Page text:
Although uncommon, mussels have been used as a food source for more than 20,000 years and have been cultivated for almost 800 years. Mussels not only offer a variety of nutrients, but they also are a low-fat meat protein option. Canned and frozen mussels are available as a cost-saving and practical option for those of us living in the prairies.
- Zinc- is an important regulatory component in insulin metabolism. Proper insulin metabolism help reduce your risk of developing diabetes.
- Mussels are great for vegetarians, as they are high in vitamin B12 and iron! Deficient intake of these nutrients is usually a concern as the most popular source is animal protein. Vitamin B12 is important for healthy blood cells and nerves!
- Having trouble getting your omega-3 fats? Mussels have the highest concentration compared to any other shellfish and have a much higher amount when compared to meat proteins. These omega-3 fats have a wide variety of health benefits, including maintenance of a healthy heart, brain and they also help remove “bad” cholesterol in the body.
- The vitamin C found in mussels acts as an antioxidant and plays a role in healthy bones, teeth and skin!
Nutritional Value of 75 g of Steamed Mussels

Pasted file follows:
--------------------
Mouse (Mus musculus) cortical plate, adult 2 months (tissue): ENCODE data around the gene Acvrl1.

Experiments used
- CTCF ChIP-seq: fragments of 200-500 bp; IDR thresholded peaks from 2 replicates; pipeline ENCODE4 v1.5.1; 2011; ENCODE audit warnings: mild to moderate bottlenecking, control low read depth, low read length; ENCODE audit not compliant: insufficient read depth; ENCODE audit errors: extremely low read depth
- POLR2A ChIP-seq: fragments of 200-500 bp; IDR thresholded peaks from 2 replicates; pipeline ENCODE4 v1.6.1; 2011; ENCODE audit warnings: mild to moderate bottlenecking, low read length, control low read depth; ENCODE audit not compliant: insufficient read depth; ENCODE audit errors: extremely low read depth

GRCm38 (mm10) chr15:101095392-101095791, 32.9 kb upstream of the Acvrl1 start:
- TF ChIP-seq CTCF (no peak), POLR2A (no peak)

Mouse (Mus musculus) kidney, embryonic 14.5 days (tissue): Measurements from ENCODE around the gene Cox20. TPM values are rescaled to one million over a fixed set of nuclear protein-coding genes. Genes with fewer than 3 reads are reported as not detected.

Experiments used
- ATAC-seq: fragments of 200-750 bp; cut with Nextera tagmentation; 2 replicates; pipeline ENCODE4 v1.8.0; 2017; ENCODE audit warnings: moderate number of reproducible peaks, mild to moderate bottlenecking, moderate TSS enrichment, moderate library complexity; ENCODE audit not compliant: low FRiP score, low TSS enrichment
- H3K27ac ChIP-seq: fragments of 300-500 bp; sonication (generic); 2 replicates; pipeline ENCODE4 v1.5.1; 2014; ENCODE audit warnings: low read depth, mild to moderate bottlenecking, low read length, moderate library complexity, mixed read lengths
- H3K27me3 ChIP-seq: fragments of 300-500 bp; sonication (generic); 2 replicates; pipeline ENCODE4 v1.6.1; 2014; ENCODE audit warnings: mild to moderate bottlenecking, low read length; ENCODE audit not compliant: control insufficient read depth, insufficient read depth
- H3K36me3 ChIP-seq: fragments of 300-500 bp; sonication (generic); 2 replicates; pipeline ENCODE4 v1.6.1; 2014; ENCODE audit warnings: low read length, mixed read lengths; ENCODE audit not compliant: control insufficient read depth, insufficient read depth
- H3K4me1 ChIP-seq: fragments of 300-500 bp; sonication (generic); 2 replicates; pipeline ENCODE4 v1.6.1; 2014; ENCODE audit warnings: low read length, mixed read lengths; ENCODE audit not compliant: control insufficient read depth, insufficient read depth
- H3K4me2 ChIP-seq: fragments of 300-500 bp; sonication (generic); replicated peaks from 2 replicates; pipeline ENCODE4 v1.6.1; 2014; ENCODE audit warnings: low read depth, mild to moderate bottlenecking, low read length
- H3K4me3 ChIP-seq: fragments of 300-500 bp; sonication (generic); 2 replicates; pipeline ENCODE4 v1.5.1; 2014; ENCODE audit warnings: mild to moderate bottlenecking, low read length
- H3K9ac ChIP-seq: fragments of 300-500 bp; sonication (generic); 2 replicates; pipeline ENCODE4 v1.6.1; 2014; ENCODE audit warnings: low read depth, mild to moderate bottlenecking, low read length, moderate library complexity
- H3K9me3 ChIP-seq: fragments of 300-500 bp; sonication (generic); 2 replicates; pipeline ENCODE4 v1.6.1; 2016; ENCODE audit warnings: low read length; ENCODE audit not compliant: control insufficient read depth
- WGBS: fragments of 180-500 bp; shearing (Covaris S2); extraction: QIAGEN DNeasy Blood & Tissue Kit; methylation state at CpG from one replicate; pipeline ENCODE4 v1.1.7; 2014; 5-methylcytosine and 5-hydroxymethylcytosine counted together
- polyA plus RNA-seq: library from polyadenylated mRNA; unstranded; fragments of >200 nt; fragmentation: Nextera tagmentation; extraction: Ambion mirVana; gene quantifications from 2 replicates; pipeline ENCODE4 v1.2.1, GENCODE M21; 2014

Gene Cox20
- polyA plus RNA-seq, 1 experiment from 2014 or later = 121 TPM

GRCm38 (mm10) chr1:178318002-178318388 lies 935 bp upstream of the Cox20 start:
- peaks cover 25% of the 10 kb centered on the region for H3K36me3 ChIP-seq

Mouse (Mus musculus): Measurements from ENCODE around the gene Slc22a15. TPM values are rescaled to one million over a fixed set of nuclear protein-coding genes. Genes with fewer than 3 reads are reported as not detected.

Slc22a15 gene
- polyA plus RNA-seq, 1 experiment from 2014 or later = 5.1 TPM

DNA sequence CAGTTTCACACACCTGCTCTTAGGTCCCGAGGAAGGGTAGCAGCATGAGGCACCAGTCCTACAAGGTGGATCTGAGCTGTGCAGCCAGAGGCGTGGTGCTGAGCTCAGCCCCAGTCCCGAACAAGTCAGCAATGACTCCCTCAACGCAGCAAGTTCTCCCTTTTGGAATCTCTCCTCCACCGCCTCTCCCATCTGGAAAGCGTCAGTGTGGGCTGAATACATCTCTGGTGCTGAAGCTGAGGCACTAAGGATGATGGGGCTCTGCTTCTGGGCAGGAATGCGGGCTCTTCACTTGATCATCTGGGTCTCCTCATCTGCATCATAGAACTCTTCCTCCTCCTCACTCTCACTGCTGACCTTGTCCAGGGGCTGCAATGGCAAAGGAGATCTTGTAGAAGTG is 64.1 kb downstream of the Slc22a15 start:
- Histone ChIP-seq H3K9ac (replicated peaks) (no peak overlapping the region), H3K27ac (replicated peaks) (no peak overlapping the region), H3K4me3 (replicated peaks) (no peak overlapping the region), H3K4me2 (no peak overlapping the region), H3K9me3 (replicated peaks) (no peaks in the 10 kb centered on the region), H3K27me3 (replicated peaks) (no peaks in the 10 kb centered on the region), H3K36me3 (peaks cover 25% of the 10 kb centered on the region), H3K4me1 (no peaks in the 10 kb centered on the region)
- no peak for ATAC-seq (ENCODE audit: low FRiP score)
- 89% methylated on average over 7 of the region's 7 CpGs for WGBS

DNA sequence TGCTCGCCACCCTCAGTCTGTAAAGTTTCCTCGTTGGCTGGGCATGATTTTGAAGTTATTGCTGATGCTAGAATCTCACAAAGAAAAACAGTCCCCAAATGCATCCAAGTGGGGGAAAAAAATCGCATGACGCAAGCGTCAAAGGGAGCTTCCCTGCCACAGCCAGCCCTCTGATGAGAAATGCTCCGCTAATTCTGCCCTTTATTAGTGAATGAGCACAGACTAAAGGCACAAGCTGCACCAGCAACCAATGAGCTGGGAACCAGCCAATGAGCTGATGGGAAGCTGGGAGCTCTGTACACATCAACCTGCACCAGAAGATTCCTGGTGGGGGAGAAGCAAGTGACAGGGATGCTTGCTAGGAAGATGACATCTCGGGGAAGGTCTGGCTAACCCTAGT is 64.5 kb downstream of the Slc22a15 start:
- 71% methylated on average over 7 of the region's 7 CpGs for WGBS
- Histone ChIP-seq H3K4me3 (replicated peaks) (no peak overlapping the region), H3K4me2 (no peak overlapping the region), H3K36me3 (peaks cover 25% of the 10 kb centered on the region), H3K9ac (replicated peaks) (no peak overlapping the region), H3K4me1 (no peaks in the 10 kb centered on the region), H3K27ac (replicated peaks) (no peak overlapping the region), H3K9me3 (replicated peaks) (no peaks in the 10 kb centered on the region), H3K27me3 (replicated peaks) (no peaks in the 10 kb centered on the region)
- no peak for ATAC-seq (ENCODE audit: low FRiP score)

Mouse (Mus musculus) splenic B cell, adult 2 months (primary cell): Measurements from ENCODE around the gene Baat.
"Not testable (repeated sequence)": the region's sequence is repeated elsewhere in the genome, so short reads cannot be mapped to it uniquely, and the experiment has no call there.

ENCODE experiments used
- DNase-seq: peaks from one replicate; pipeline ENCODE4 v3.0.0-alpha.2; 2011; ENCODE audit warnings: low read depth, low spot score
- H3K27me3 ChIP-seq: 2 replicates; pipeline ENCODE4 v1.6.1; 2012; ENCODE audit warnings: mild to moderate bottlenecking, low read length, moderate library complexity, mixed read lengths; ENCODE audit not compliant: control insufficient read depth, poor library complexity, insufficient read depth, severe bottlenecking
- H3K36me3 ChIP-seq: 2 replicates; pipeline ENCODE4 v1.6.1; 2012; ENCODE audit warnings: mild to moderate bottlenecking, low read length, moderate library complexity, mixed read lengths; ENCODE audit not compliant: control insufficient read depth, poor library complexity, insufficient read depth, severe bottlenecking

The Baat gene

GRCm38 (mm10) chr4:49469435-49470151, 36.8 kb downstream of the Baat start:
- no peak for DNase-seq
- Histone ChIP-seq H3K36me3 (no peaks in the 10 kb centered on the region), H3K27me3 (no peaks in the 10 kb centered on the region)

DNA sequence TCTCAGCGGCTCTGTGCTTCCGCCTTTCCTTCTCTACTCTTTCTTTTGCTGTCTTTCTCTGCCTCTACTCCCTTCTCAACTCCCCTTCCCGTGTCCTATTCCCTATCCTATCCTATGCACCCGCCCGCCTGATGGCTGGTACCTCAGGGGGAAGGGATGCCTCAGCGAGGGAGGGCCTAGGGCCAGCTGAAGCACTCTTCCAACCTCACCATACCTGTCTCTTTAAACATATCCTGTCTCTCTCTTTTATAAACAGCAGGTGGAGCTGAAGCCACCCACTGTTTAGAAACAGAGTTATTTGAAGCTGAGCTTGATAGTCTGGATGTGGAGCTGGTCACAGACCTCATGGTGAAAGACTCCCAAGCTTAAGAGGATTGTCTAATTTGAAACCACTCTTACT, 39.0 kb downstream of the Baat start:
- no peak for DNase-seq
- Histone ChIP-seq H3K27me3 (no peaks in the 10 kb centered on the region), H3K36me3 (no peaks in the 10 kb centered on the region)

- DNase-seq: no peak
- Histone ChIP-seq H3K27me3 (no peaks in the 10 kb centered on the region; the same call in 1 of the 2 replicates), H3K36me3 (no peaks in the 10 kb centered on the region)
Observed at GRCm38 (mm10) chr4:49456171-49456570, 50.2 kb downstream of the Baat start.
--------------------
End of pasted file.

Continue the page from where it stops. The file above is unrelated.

- 129 calories
- 6 g carbohydrate
- 18 g protein
- 3 g fat
- 36% of daily recommended iron requirements
Did You Know
Mussels are much easier to cook than they may appear! Frozen mussels have already been pre-cooked for safety reasons. They are quick to prepare by steaming or baking in the oven and can add flavour to salads, soups or pasta!
To prepare steamed mussels:
- Run frozen mussels under cold running water to defrost slightly.
- Pour 1-2 cups of water or white wine into a saucepan, add the mussels and cover the saucepan. Turn the heat on medium-high and allow the mussels to steam for ~2-3 minutes. Shake the pan around to ensure the juices get evenly distributed. Cooking the mussels for longer than 3 minutes could make them too rubbery!
- To add great flavour, use garlic, onions, olive oil and spices!